So, I am all about blowing up the status quo. And ruining people for the ordinary. And I will never apologize, because the end result of an inconveniently interrupted American lifestyle is actually a much richer existence.
Nobody arrives at their deathbed saying, “I wish I had traveled less and seen less of the world.” or “I wish I had not met those foreigners and broadened my world view.”
So if I can feed your wanderlust I will do it. I would love to blow up your common life by helping you get out the door and on the road.
Because I know you will someday thank me for it like I thank my dad for blowing up his modest household budget one summer by purchasing that expensive canvas tent at Sears Roebuck & Company.
But you need to have your eyes wide open. What you feed is what will grow. Feeding your inner gypsy is dangerous. It could devastate the comfortable lifestyle you now enjoy. You could end up selling your house and hitting the road – like me.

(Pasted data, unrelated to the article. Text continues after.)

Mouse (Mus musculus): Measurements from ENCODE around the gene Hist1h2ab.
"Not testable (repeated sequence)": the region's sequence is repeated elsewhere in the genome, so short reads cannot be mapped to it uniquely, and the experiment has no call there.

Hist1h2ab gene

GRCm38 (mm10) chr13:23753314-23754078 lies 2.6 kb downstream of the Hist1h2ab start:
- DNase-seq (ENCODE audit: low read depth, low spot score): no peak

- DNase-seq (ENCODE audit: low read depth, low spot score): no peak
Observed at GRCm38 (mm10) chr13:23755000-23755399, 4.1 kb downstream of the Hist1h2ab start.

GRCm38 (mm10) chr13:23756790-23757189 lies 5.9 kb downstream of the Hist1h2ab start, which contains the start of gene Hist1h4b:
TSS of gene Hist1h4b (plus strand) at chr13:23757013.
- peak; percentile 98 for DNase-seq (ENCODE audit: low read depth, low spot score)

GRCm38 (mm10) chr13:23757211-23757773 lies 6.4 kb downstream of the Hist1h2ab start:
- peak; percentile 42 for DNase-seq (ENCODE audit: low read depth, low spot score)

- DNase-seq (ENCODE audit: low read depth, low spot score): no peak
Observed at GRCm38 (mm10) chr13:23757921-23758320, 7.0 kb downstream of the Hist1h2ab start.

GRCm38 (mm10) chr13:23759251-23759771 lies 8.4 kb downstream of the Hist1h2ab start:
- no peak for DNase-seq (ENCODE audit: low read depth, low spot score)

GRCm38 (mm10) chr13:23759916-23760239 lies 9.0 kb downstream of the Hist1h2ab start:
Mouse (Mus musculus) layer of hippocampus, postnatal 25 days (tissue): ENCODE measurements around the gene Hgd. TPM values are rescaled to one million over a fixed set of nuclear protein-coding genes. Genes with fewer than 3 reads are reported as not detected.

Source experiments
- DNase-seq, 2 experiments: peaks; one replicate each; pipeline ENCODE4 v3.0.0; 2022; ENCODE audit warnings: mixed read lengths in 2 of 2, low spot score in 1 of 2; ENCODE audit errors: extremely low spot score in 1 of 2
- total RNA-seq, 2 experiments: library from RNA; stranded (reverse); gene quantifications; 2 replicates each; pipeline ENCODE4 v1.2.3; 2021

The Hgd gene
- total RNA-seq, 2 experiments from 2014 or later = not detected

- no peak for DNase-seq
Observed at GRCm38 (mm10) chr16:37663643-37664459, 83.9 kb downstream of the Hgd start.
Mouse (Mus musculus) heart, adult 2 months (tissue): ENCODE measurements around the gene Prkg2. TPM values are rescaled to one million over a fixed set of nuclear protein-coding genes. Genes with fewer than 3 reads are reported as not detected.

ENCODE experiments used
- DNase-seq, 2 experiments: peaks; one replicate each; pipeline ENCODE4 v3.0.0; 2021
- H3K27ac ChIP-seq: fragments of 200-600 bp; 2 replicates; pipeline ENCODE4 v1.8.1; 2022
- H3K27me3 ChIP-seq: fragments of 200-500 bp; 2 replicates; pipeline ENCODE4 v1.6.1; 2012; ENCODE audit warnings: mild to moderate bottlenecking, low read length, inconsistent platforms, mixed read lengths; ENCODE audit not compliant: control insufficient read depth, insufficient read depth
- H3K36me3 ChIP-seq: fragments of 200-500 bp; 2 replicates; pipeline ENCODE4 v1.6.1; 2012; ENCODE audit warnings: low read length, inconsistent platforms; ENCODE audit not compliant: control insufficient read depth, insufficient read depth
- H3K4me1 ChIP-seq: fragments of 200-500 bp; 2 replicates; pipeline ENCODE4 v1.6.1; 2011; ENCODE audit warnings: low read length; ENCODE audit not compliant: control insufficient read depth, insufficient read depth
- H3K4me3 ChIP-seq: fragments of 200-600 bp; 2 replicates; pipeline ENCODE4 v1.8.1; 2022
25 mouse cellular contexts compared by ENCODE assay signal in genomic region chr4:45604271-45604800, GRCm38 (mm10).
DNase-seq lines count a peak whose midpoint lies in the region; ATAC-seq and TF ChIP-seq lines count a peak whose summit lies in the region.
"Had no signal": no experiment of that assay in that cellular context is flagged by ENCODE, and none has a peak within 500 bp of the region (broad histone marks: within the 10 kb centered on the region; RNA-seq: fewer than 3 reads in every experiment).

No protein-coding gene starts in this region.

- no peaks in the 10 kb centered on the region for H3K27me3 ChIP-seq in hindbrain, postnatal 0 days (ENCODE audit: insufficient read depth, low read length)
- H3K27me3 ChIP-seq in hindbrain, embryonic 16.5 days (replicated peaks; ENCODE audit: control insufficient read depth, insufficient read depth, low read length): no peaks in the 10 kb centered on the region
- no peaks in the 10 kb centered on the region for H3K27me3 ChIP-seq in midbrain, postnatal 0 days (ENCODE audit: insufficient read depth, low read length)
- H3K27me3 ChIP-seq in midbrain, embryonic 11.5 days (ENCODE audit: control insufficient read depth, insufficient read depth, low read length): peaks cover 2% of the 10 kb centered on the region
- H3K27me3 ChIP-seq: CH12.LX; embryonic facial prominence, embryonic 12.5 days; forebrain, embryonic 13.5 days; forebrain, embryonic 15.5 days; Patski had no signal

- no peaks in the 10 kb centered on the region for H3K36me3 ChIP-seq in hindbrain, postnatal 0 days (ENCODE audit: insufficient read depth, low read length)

And discovering an alternate universe, as it were, in the next state and around the world.
There is something innately alluring about lighthouses. Maybe it is the unique architecture and ingenious engineering of these old towers – or the attraction of the seashore lifestyle, but just about everybody loves them. Some folks love them so much that they “collect” lighthouses. That is, they make intentional trips just to connect the dots, as it were, traveling from one light to the next in a quest to see how many they can visit.
At various times in our lives, Kaye and I have been “collectors” as well. Living in Michigan, it’s not a difficult thing to do, since the Great Lakes are lined with scores of these beautiful old structures. Anyone who travels along the lakeshore will sooner or later spot the next one, and if their timing is right, they may get to climb the tower or tour a historic light keeper’s house.
Fortunately, lighthouse tours are becoming more common as the state and federal governments turn over more and more of the old properties to preservationist groups who take over the maintenance and open them up to the public for tours.
Lighthouses are designed to be visible, and it’s fun to notice the differences from one to the next. The original day mark – appearance by daylight – had be distinctive so that ship captains would not confuse them with neighboring installations. This makes for a plethora of beautiful designs from stripes to contrasting colors.